The healing process takes time and the post-operative rehabilitation is tough and should not be underestimated. It is worth noting that knee implants may not provide the same feel or performance characteristics experienced with a normal healthy joint.

What complications are there?

The likelihood of experiencing complications varies from person to person. The vast majority of knee operations occur without any problems and your surgeon can provide you with further information on how likely these are to happen to you. Here are some potential complications that can occur:

Infections can develop in the surgical site. This can be superficial or deep. Certain health conditions and malnutrition may increase your risk of developing an infection. If an infection occurs, you may require antibiotics and in some cases surgery will be needed.

Blood clots may form in the veins of the leg after surgery. Medications and pneumatic compression stockings may be used to reduce this risk. The main way of preventing a blood clot is to get up and move as well as doing your exercises. The implant can become loosened, dislocate or wear over time, which may need revision surgery to resolve.

Limited range of motion. Typically, exercise or manual therapy will help if this is a problem. However, some people need further input by the consultant.

Damage to the nerves or blood supply during the surgery may lead to sensation changes. This normally resolves over time but sometimes needs a specialist opinion. Although surgery is intended to alleviate pain, occasionally people end up with persistent pain.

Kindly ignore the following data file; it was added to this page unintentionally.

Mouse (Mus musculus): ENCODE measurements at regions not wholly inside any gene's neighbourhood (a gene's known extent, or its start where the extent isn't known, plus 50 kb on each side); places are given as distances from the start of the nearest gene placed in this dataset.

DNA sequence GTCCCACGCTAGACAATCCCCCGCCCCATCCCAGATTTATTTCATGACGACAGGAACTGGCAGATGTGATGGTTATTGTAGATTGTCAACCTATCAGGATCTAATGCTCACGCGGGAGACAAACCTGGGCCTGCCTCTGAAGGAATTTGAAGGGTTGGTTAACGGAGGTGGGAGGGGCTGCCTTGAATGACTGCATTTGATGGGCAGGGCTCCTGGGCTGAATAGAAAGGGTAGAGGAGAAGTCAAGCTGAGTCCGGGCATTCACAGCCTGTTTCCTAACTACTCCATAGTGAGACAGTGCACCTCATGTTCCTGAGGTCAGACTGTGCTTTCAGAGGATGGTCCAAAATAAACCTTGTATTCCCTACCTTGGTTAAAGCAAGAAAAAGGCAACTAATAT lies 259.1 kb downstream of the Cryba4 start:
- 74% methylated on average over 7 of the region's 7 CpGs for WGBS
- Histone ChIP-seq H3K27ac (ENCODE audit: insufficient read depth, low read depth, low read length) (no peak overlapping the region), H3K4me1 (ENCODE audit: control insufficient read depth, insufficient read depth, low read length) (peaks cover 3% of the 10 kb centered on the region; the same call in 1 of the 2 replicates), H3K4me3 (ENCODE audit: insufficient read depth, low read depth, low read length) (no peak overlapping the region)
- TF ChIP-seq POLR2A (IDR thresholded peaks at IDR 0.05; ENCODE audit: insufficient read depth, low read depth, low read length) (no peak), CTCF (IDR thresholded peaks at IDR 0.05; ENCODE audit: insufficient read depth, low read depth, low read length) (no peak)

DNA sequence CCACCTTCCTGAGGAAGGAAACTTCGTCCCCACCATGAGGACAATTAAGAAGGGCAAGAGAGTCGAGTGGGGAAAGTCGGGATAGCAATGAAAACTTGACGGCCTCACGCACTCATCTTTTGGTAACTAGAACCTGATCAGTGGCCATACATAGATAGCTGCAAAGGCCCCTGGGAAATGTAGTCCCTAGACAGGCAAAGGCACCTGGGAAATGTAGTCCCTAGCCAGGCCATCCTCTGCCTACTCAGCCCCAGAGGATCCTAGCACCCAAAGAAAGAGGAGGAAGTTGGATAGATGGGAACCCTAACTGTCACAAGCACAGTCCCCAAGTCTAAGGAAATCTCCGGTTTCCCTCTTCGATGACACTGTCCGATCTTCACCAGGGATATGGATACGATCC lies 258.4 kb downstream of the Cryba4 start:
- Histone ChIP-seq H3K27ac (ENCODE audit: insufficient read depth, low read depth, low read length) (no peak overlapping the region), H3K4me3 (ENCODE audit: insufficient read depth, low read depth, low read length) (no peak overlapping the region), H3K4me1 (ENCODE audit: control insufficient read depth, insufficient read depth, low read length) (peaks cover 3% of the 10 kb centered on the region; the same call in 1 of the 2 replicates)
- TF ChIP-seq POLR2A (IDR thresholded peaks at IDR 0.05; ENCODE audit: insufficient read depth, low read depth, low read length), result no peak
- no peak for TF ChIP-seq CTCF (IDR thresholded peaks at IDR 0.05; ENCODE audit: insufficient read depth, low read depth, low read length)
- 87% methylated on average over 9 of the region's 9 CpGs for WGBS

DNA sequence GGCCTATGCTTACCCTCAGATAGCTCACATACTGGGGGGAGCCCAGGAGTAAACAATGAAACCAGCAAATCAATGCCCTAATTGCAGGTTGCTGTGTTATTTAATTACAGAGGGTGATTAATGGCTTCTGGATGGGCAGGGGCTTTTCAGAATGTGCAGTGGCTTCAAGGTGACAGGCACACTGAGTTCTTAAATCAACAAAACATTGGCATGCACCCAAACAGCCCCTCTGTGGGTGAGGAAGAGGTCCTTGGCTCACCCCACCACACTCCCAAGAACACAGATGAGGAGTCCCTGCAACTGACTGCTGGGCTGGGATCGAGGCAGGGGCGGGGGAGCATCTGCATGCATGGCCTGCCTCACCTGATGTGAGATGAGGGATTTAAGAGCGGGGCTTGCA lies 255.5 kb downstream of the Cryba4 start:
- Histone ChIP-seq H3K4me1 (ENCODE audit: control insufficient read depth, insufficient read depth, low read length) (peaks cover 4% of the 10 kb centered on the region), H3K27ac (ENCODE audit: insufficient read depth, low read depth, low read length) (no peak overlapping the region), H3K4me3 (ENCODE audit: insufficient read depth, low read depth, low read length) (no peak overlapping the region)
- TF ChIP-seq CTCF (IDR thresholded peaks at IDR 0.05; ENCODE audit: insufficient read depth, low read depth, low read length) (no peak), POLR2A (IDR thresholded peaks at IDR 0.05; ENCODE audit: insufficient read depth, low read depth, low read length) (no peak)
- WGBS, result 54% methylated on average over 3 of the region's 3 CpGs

How long will my recovery take

It is worth noting that a partial knee replacement has several advantages over a total knee replacement, including shorter recovery time and more range of motion preserved after surgery.

The majority of people are walking short distances using a mobility aid and doing the stairs, within a few days of the operation. The average time before returning to work is nine weeks. If you have a sedentary job, this may be as short as four weeks. Returning to sport, full strength and function of the knee is likely to take months. Your consultant will be able to guide you when you are safe to return to driving, work or sporting activities.

It is important to not compare yourself to others during the recovery process. It is influenced by many factors. It is important to report any concerns you have to your healthcare provider early so you can get the appropriate tailored guidance.

Booking an appointment

If you would like to find out more about Estuary Physios Orthopaedic service, please get in touch with us today and speak with one of our clinicians.

Helpful Resources

NHS - Knee Replacement


Other Conditions we treat:

We understand that our clients often have a range of medical conditions. Our therapists have a broad range of backgrounds. For example, someone with joint replacement may also find they are having difficulty with back pain. We have specialist musculoskeletal therapists who can work alongside an Orthopaedic Physiotherapist to get the best results. Here are some other conditions we treat here at Estuary Physio:

Back, neck and joint pain

Medical Review

The information on this page has been reviewed for accuracy by Barry Ford BSc MCSP, Physiotherapist